Systematic clinical assessment often begins with routine screen-ing to identify active cases, as well as persons at risk. During the past 25 years a number of self-report screening tests have been developed to identify alcoholics as well as persons at risk of alco-hol problems. The Michigan Alcoholism Screening Test (MAST), developed by Selzer (1971), is one of the most often cited instru-ments. It contains 25 items that ask about drinking habits, as well as social, occupational and interpersonal problems associated with excessive drinking. A total score is calculated, placing the individual along a continuum from “nonalcohol dependent” to “definitely alcohol dependent”. There are several shortened ver-sions of the MAST (e.g., the 10-item Brief MAST, the 13-item Short MAST and the 35-item Self-Administered Alcohol Screen-ing Test – SAAST). Perhaps the most widely used alcohol screen-ing test is the CAGE (Ewing, 1984), which contains only four questions: 1) Have you ever felt you ought to Cut (the “C” in CAGE) down on your drinking? 2) Have people Annoyed (A) you by criticizing your drinking? 3) Have you ever felt bad or Guilty (G) about your drinking? 4) Have you ever had a drink first thing in the morning to steady your nerves or get rid of a hangover that is, an Eye opener (E)? Reliability and validity studies of this test have been conducted in diverse samples (e.g., psychiatric inpatients, ambulatory medical patients, prenatal clinics), with generally acceptable levels of sensitivity. The Alcohol Use Dis-orders Identification Test (AUDIT) (Saunders et al., 1993; Babor), a 10-item screening instrument, may be used as the first step in a comprehensive and sequential alcohol use history. The AUDIT (Table 35.2) covers the domains of alcohol consumption, symp-toms of alcohol dependence and alcohol-related consequences. It has been shown to be sensitive and specific in discriminating alcoholics from nonalcoholics, and is superior to the MAST in identifying hazardous drinkers, that is, those heavy drinkers who have not yet experienced serious harm from their drinking (Bohn et al., 1995). The AUDIT total score increases with the severity of alcohol dependence and related problems, and can be used as part of a comprehensive approach to early identification and pa-tient placement. Because the misuse of both prescribed and illicit.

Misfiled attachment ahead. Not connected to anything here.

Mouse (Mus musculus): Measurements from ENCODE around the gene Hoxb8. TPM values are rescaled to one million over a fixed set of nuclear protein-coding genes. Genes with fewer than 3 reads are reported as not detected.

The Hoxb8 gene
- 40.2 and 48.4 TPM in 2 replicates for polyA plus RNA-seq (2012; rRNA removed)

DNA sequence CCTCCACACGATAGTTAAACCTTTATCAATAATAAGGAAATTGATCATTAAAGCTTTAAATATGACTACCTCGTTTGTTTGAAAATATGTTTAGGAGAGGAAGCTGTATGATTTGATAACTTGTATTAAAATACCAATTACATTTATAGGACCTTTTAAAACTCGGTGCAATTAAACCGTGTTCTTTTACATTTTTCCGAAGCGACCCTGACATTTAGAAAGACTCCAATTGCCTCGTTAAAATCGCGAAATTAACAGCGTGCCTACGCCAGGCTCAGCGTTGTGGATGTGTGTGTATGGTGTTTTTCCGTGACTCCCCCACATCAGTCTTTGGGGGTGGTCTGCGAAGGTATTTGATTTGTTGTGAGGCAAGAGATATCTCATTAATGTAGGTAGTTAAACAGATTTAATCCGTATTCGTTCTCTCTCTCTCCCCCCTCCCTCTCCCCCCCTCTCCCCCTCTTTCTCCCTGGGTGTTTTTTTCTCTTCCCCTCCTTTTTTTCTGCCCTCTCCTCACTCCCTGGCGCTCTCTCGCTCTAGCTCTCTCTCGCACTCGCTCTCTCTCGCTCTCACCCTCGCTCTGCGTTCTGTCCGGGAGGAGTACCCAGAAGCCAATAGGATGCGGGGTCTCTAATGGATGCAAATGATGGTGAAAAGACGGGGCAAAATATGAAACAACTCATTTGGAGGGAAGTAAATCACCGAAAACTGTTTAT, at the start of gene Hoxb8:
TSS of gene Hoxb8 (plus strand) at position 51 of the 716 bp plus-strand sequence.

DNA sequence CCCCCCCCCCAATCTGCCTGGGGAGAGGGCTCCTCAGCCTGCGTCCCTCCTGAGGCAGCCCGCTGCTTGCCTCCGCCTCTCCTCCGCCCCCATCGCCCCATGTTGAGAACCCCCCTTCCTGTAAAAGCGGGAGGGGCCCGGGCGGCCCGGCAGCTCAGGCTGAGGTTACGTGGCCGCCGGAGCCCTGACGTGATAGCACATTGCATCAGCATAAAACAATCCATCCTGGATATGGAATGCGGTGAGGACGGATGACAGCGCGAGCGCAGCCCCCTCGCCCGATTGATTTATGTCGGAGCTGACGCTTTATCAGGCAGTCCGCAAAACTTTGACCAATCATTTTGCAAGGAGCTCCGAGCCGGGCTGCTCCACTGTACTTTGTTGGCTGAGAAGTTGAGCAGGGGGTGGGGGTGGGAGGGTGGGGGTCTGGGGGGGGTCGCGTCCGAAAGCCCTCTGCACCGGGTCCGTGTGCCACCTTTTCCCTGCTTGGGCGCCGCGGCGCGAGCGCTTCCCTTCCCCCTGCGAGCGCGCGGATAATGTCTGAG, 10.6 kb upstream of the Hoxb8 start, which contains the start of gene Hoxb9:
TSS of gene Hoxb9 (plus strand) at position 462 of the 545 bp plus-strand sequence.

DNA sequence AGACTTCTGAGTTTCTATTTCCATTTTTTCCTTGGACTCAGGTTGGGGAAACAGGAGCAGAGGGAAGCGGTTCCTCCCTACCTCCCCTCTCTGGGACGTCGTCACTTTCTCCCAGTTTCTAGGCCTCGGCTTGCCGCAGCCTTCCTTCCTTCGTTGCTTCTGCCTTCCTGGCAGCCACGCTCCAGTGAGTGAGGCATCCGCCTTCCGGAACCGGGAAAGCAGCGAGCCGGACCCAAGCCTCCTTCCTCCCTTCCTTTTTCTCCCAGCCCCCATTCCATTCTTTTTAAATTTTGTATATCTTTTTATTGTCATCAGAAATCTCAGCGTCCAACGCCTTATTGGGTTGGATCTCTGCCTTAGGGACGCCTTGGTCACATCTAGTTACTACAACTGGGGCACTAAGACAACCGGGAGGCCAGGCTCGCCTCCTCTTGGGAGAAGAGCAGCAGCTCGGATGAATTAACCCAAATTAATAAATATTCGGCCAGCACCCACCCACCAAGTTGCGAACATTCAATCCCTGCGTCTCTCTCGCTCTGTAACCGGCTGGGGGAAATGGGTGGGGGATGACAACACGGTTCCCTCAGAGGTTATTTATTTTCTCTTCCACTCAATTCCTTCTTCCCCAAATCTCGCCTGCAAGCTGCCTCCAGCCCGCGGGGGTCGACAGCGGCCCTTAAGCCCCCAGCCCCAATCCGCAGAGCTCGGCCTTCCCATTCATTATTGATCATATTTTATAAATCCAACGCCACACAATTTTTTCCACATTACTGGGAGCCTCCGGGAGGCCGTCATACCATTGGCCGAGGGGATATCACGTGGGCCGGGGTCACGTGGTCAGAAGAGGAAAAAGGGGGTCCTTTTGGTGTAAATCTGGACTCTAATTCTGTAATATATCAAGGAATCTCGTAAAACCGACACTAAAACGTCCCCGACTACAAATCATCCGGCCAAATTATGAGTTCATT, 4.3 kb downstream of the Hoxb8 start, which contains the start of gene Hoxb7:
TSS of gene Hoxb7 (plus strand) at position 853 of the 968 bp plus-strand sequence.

drugs is common among alcoholics, screening should include other psychoactive substances, including tobacco products.